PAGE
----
It may be difficult to accurately critique Fritz Lang’s While the City Sleeps since the conversation afterwards amongst friends pretty much tore apart any credibility the film had. What, upon completion, felt to me as a pretty solid film noir despite its schizophrenic story threads and tone soon saw its worth decreased with every nitpicked plothole we stumbled upon. From surreal moments of absurdity, to insanely coincidental occurrences, to bafflingly glossed-over events, to poorly written characters, the movie is more a comedy of errors than a taut suspense thriller. The audience is hard-pressed to figure out whether the true main plot is a serial killer on the loose being hunted by a newsroom of reporters or a cynical look at the media being ushered into a new era of cutthroat reporting—where scandals are of more importance than fact-checking—from one of credibility and service to the public. Neither becomes a clear winner at any point in the proceedings, but they do add on a third competitor with the love of our lead to his girlfriend being fully tested. Three plotlines competing simultaneously for our attention, much like the trio of newsmen fighting for the “prize” of a made-up position created by the media empire’s, recently deceased, president’s son.
Before Amos Kyne’s dying last breath, he declared a murder as top news, coining the killer as the “Lipstick Murderer”, and let it be known that he never did find a true successor. His son, Walter, was “killed with kindness” and spoiled into a lifestyle that didn’t cultivate a sense of honor and his top reporter, Ed Mobley, turned his back on the power of running the place in lieu of a leading anchor role in the television branch. But Amos explains that the job at the top isn’t about power, it is about the responsibility of giving the world information, to educating the public. Well, as no one was ready to take his place, naïve Walter takes the job and decides to use his power in order to create a game that will wipe the smiles off his subordinates’ faces. Threatening his top three men that their jobs were safe for the moment, he manufactures a position, that would theoretically be doing his work as he lounges at home, putting golf balls into glass tumblers while his wife oddly spins with arms outstretched in their small sand box, to set them against each other, proving that the media was more salacious than factual. Libel suits are almost reached, false leads almost printed, and shoddy reporting rewarded in attempts to defeat the others, all spear-headed by the building’s top man, someone who pits them against each other and then weeks later wonders why there is so little cooperation amongst departments.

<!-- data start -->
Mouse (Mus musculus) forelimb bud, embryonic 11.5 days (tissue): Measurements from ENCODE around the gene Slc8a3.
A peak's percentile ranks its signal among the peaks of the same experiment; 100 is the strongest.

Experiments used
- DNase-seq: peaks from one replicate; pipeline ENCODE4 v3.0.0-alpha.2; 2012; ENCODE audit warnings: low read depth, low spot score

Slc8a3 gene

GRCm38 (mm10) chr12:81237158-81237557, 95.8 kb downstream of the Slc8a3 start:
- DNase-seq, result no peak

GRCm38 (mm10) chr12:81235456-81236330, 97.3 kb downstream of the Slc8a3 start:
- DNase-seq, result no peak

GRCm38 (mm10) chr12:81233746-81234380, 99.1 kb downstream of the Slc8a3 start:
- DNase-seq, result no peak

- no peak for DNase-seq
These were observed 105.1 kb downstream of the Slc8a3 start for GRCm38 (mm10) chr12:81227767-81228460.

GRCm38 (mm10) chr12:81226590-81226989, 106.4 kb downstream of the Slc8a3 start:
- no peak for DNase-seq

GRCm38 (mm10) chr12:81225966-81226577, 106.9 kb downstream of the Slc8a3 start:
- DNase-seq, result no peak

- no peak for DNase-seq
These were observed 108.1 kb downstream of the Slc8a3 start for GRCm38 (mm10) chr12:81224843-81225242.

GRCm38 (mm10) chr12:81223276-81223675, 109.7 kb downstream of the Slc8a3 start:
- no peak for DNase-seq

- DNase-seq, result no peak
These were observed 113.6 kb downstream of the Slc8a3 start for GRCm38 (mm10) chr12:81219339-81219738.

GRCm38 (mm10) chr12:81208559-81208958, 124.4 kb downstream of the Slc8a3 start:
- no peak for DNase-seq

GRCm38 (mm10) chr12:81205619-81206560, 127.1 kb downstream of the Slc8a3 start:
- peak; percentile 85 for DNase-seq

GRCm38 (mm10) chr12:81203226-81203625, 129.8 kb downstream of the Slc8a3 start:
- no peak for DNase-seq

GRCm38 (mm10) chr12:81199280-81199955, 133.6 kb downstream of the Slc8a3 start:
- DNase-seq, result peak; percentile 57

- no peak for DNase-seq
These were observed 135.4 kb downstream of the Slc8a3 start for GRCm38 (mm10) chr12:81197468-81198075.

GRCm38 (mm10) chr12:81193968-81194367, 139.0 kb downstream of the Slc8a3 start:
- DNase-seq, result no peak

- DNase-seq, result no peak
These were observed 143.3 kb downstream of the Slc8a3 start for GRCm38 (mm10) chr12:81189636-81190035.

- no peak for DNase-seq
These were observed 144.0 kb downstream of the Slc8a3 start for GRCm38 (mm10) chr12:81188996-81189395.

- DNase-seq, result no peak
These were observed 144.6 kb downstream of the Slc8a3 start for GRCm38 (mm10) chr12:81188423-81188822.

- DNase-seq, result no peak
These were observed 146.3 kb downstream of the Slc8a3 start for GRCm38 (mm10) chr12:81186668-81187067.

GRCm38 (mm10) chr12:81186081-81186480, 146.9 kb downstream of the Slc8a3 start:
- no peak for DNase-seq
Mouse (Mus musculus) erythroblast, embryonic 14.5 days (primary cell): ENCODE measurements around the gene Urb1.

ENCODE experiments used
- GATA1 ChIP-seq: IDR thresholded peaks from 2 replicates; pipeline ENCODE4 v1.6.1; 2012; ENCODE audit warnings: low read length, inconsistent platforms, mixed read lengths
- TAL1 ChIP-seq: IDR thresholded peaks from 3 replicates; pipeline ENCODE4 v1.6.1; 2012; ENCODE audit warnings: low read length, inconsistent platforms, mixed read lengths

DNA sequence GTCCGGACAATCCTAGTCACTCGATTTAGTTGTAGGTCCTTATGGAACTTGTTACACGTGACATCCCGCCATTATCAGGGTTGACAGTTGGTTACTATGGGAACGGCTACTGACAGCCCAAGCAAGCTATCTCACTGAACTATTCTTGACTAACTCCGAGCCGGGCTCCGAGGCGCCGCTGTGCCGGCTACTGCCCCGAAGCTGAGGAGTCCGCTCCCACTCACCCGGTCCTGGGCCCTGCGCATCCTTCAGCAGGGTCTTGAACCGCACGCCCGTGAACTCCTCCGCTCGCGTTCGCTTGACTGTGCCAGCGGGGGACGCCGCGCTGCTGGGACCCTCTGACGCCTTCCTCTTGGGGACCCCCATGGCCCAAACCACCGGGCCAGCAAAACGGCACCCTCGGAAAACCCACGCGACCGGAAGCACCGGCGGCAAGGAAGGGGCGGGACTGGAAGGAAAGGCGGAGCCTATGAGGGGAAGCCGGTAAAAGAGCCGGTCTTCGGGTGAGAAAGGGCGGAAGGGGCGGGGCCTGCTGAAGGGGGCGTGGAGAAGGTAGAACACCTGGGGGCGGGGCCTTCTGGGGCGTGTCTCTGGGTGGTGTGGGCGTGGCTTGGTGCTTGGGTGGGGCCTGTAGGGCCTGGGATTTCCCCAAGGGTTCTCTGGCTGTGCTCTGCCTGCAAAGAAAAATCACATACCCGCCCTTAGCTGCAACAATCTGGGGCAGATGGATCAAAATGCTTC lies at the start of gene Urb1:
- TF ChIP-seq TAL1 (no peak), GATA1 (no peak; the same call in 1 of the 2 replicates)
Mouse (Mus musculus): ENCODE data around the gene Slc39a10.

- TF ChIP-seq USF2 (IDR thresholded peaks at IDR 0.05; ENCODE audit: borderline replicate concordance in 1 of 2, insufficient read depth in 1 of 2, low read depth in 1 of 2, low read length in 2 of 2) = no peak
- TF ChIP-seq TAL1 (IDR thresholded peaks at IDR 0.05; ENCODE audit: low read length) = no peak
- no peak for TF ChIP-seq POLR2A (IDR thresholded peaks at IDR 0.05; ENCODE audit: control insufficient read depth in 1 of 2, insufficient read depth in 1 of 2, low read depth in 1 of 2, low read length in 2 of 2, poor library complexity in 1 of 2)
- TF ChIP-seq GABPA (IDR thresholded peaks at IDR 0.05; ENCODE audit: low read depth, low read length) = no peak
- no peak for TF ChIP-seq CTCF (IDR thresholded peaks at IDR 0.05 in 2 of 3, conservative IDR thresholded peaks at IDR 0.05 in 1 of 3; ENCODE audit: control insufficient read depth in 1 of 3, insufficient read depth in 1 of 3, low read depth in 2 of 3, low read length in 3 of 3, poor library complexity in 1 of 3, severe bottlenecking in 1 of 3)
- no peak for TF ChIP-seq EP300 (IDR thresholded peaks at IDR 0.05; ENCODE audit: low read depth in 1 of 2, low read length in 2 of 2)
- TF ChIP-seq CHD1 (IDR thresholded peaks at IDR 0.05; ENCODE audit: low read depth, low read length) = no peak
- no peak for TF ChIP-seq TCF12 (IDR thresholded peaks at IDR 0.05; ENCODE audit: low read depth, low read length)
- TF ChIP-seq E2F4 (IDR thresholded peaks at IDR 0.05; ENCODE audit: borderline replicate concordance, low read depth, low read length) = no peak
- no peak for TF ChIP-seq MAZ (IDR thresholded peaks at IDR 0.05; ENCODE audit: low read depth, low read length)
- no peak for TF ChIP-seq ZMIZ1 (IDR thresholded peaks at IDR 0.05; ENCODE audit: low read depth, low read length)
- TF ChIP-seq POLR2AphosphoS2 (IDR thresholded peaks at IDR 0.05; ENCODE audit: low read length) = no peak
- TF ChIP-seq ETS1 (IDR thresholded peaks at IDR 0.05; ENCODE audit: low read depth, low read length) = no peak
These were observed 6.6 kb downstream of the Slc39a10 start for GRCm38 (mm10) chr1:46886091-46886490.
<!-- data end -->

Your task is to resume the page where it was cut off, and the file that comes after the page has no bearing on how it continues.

The contest lies in finding and printing, before any other news source, the true identity of the “Lipstick Murderer”. Just the fact that the killer has a nickname so arbitrary shows how ill conceived and innocuous he is. Lipstick is used once, scrawling a cryptic message on the wall of a victim—the only victim at the time, by the way—hardly a pile-up of bodies. We not only see the man’s face in the opening scene, but we watch as his flimsy motivations and covering-his-tracks mentality are figured out by Mobley and his police detective friend, killing all suspense. The police don’t even seem to be the ones on the case; it’s as though the newsmen are the real clue finders, even hatching their own stings. So, the film becomes a lesson in patience as we wait to see who finds the killer that we already know, therefore solidifying their acquisition of a promotion. To convolute it even more, however, the man at the forefront of finding the monster—a comic book reading, mama’s boy—isn’t even in the running for the job. Mobley is instead proxy for managing editor John Griffith, a cutthroat operator himself, but also the only one honest enough to tell Ed that any help he gives probably won’t win him anything. He asked for a friend while the others looked to con and gain a “partner”. Maybe there is some credibility left after all, except Mr. Honorable Mobley is also a drunkard that feels no shame in kissing another woman while his fiancé discovers his flowers outside her door. Such a fickle world we live in.